Advancements in technology have led to a number of previously labor-intensive tasks now becoming automated. In the workplace, many jobs are being taken by machines, leaving employees out of work. Automation in the workforce is a slippery slope; on one hand, it is much more efficient and can save companies money, while on the other, hard-working people no longer have income. Here’s a closer look at both the benefits and the downfalls of this new wave of automation.
Pro: Save Money
Quite obviously, the biggest pro for automation is the cost savings for companies. Not only does this provide them with more profit, but it also lowers the prices for customers.
Take the case study example of a company that invested in a case sealer machine that automatically applies labels to boxes. This small investment was able to save them 30 percent in tape cost, 75 percent in stretch film cost, and increased output by 600 percent. In all, it totaled to $100,000 in savings for just a $26,000 initial investment.
Pro: Consistent Output
Sure, laborers are probably pretty consistent on the job. However, they are still human, meaning that output might vary slightly from day to day.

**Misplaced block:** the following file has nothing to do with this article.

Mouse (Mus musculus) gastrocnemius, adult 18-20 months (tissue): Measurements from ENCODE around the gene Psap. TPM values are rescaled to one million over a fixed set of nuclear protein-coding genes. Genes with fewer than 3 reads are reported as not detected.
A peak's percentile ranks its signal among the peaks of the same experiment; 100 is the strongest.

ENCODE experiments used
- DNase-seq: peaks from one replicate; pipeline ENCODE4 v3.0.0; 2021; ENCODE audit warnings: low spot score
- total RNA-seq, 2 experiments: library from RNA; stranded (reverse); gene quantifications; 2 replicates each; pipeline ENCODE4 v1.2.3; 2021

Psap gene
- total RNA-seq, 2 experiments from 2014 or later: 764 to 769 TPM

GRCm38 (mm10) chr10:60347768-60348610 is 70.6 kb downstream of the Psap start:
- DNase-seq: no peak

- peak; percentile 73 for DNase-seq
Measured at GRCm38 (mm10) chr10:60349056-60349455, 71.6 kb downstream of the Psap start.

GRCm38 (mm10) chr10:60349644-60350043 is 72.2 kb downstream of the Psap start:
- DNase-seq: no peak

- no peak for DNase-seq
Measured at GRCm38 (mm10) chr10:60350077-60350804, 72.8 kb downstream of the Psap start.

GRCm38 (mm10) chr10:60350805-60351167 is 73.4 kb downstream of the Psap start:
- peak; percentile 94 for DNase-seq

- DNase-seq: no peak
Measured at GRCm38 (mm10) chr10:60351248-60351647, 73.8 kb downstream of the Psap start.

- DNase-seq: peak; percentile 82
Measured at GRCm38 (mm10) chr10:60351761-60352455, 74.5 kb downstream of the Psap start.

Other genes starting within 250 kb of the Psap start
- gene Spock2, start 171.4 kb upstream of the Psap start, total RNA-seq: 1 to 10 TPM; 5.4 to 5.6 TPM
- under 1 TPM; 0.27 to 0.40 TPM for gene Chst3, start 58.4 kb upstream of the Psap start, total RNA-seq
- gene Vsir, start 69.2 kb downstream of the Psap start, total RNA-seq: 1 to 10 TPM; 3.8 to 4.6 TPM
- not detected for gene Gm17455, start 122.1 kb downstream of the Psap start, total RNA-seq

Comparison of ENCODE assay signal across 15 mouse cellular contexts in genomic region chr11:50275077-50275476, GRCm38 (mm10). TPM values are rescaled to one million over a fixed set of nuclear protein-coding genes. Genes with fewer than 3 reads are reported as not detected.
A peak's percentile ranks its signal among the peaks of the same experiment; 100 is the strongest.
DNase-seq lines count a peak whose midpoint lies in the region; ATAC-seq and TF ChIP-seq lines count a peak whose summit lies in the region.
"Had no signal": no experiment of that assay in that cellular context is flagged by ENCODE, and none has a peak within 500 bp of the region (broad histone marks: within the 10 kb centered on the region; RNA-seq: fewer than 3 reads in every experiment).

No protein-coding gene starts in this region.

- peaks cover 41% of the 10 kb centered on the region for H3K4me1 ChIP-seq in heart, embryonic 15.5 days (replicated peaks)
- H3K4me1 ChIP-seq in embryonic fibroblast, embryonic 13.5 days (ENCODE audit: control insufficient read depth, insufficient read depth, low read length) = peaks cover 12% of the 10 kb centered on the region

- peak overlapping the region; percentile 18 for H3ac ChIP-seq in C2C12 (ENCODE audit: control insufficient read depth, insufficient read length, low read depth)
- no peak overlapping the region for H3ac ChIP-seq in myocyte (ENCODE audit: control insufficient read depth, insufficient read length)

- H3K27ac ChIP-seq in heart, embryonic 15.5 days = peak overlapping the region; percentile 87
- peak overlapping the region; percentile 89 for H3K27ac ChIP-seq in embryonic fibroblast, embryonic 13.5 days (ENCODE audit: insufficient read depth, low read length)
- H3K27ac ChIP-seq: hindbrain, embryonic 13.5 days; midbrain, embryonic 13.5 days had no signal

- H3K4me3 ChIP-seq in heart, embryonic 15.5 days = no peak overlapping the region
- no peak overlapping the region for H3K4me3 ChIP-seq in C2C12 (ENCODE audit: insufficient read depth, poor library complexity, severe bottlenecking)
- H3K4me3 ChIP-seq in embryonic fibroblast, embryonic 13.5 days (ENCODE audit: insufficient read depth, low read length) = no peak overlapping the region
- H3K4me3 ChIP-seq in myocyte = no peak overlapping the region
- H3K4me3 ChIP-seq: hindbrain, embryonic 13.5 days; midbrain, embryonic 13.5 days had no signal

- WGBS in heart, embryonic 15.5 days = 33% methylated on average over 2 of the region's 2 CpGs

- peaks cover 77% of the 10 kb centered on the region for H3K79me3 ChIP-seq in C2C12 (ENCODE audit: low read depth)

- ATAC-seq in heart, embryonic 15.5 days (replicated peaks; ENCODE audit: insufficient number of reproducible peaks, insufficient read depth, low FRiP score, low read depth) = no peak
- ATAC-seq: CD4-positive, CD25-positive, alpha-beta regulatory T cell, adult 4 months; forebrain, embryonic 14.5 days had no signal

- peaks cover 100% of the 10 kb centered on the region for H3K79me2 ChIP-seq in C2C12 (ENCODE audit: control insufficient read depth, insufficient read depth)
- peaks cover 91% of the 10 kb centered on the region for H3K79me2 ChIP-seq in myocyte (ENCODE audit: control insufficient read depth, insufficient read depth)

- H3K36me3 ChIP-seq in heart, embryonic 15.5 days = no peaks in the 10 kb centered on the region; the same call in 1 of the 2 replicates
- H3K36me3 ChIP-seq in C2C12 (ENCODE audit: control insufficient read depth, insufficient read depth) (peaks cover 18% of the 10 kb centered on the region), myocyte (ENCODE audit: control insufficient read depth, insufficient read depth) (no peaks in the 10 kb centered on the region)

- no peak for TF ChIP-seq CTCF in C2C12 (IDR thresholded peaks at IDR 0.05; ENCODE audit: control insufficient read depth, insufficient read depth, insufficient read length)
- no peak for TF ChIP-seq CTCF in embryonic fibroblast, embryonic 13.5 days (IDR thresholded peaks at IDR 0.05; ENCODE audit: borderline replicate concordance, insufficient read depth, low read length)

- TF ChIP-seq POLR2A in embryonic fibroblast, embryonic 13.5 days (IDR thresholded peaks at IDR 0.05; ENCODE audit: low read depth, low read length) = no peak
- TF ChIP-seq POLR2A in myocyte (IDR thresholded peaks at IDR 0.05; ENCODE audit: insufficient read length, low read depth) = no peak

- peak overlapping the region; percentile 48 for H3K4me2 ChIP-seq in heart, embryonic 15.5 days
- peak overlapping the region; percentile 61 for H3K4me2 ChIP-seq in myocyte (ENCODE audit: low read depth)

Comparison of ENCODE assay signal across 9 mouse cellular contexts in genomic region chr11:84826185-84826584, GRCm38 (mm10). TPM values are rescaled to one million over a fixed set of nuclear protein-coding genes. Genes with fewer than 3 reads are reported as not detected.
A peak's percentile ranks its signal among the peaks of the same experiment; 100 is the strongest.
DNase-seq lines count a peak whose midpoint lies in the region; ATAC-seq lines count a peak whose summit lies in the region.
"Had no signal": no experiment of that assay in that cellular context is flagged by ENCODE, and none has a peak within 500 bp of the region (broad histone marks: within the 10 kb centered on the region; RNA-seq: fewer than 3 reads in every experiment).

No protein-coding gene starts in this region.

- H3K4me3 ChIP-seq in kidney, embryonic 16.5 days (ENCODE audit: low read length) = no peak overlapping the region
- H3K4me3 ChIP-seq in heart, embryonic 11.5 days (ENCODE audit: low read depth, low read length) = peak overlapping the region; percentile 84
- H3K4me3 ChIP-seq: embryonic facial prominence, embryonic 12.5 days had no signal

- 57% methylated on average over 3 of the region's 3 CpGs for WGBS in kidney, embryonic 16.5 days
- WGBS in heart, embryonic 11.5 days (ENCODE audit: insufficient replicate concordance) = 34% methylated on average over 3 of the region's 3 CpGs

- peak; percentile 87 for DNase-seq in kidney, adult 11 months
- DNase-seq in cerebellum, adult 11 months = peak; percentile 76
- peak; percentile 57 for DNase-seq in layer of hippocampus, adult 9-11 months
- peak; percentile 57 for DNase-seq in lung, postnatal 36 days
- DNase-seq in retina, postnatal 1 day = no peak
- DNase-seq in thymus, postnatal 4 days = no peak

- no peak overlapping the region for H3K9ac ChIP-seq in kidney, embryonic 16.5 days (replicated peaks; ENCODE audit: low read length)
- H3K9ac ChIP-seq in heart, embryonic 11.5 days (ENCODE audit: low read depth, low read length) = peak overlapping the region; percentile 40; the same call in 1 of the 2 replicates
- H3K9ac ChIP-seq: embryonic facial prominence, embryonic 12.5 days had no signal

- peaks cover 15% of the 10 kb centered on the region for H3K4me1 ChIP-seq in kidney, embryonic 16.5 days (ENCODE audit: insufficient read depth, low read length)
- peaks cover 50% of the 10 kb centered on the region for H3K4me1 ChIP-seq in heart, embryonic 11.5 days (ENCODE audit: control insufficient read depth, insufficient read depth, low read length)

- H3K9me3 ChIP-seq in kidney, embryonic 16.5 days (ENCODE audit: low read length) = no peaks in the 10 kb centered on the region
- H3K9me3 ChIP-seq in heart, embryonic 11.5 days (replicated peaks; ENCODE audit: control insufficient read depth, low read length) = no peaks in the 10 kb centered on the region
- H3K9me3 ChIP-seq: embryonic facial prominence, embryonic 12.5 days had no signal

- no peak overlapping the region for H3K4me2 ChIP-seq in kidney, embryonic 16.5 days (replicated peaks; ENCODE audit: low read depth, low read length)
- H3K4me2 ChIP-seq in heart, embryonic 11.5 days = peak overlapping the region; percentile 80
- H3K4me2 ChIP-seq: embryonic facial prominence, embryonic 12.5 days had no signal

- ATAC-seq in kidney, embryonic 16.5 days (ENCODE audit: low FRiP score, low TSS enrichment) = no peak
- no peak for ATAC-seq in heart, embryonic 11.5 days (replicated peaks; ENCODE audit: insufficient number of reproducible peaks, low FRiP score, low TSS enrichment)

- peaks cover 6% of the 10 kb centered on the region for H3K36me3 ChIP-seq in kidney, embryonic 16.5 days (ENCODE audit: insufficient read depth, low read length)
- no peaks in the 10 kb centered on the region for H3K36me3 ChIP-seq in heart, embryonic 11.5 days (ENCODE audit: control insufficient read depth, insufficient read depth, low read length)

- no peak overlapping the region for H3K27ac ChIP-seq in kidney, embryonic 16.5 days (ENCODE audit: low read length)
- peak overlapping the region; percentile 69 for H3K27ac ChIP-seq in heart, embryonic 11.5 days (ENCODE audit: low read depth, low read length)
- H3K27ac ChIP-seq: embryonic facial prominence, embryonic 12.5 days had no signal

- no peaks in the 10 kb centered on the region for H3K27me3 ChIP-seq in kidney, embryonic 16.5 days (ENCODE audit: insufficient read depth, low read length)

Machines, on the other hand, can work 24 hours a day without halting. They don’t need breaks, and their speed is constant.
Pro: Increased Safety
There are some jobs that just aren’t safe for humans to do, like lifting heavy objects or working with dangerous chemicals. Automation can keep people away from these tasks to decrease workplace injuries.
Con: Initial Investment
Making the switch to job automation isn’t free. In fact, it’s quite a costly endeavor, meaning you won’t reap the benefits of the decision for quite some time.
For example, the average cost of an order-taking kiosk for a fast food restaurant is about $10,000. Since the average salary for an order-taking worker in a fast food restaurant is about $18,000, you can see that you might make money as early as the first year — as long as you have the upfront cash to make the initial investment.
Con: Loss of Jobs
The biggest consequence of automating jobs is the unemployment of much of the country’s workforce. To use the trucking industry as an example, 27 percent of professional CDL drivers believe their job might be at risk in the next five years because of the looming risk of self-driving vehicles. The White House is affirming this belief, estimating that 1.7 million drivers could eventually lose their jobs due to autonomous vehicles.
This is just one small industry. When you think about other fields that are facing the same problems, the risk of people losing their jobs is overwhelming.
Running a machine is not free. You’ll have to pay for a lot of upgrades and maintenance along the way, include system updates, broken electronics, and more.
The pros and cons of job automation are neck and neck, making it hard to take a side. We might only see the true effects of this practice once it becomes more mainstream in the future.